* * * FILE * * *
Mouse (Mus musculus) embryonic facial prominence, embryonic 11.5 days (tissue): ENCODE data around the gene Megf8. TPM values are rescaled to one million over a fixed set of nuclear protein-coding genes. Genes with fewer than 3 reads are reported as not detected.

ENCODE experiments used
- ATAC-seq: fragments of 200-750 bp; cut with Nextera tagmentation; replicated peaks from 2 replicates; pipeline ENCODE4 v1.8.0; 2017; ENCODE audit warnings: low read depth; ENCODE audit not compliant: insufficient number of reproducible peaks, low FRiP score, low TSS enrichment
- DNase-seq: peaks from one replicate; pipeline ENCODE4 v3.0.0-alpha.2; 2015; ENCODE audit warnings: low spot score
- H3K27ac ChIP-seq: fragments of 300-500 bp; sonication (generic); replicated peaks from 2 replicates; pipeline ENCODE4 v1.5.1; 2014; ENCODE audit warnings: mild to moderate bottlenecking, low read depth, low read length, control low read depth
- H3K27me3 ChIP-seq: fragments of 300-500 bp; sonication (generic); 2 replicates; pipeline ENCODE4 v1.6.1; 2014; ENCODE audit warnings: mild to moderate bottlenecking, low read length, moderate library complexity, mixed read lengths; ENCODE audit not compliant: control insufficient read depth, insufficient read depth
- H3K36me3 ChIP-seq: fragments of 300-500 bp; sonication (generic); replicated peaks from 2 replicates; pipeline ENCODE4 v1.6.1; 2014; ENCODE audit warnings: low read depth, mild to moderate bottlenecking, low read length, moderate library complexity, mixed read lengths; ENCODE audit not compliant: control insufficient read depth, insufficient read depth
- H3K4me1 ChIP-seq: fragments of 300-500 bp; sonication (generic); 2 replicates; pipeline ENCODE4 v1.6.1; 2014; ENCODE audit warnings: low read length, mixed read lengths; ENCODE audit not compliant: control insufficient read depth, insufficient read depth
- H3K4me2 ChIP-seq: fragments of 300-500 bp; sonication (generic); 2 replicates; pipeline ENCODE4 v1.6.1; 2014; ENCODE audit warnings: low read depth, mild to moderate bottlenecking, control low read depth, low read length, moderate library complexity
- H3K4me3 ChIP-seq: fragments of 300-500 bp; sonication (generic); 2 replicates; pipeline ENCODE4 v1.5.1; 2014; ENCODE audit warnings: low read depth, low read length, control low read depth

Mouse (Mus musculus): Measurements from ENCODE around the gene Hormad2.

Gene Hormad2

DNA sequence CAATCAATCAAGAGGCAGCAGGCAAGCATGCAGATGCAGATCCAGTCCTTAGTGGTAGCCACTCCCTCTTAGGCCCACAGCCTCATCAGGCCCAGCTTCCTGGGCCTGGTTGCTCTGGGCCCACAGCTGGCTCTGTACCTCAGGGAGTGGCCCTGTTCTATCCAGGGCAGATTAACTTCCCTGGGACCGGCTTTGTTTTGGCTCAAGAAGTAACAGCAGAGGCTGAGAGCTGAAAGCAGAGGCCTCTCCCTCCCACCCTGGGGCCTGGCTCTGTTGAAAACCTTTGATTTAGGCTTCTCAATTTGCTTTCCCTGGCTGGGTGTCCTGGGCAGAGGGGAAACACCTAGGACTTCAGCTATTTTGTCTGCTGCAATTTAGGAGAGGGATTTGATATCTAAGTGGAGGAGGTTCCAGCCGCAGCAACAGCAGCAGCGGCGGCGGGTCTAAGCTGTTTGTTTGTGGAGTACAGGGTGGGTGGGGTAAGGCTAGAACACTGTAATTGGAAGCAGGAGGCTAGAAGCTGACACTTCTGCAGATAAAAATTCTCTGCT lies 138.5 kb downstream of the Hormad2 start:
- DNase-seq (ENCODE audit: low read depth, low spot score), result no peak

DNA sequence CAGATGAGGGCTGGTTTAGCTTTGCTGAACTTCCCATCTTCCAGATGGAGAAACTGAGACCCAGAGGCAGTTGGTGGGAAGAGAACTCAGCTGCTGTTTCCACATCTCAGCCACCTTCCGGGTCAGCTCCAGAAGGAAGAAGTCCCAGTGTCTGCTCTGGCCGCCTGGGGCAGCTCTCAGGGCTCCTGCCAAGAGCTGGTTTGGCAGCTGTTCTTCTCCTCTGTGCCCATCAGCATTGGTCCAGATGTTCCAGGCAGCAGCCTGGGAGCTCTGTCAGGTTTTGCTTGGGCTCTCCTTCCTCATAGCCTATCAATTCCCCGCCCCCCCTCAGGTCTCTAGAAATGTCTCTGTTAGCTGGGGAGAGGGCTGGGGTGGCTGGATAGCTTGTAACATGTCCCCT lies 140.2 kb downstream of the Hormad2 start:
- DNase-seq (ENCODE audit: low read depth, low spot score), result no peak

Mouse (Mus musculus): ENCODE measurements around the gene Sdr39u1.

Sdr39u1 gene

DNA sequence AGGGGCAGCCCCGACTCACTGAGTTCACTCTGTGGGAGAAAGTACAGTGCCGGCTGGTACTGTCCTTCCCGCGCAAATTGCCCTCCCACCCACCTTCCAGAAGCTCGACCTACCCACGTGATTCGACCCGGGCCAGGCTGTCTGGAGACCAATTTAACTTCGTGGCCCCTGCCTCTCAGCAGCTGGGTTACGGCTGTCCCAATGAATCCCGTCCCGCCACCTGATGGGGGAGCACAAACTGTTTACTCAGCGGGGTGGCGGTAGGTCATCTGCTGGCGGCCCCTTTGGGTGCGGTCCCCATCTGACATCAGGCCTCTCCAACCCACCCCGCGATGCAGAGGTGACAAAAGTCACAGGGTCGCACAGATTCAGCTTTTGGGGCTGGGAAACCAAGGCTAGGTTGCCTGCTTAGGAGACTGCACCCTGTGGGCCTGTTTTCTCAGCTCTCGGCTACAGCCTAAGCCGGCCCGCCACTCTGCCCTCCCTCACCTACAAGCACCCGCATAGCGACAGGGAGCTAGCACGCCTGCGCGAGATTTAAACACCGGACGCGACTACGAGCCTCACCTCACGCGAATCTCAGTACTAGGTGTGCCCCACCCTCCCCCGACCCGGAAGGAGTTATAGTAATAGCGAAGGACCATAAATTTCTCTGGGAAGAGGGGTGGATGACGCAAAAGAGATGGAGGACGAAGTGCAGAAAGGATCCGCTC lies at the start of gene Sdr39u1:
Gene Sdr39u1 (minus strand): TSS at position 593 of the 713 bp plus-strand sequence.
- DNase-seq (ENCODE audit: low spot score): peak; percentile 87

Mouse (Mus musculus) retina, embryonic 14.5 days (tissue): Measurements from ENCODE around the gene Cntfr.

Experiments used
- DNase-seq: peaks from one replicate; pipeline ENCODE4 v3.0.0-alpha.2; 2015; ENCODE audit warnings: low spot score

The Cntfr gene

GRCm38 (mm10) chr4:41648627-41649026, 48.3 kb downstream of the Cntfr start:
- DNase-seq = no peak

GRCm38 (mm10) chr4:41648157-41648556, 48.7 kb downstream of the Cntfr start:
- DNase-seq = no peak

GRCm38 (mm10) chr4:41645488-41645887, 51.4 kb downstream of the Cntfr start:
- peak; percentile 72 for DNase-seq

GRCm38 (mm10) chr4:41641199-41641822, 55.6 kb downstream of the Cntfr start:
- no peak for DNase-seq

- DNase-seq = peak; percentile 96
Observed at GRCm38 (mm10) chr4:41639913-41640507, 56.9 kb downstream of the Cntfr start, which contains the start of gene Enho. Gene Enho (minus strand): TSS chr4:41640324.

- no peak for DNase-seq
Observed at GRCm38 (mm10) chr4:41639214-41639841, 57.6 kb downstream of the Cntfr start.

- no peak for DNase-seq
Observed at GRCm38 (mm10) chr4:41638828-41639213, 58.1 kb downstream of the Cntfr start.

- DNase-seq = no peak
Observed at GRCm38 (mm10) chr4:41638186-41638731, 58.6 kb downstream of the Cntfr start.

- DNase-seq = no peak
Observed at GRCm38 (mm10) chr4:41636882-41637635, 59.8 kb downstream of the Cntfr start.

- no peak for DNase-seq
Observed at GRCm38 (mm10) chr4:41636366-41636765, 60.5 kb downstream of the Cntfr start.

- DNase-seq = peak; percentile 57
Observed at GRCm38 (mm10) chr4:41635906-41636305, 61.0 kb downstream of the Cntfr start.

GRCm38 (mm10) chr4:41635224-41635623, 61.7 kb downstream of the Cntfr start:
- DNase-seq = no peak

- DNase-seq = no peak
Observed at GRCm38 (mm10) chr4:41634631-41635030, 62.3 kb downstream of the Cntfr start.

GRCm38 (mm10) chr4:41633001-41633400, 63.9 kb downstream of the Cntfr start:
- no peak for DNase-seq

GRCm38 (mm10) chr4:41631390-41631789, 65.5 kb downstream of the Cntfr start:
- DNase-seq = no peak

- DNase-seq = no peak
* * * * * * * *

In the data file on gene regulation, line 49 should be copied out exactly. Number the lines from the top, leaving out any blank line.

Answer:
- DNase-seq = no peak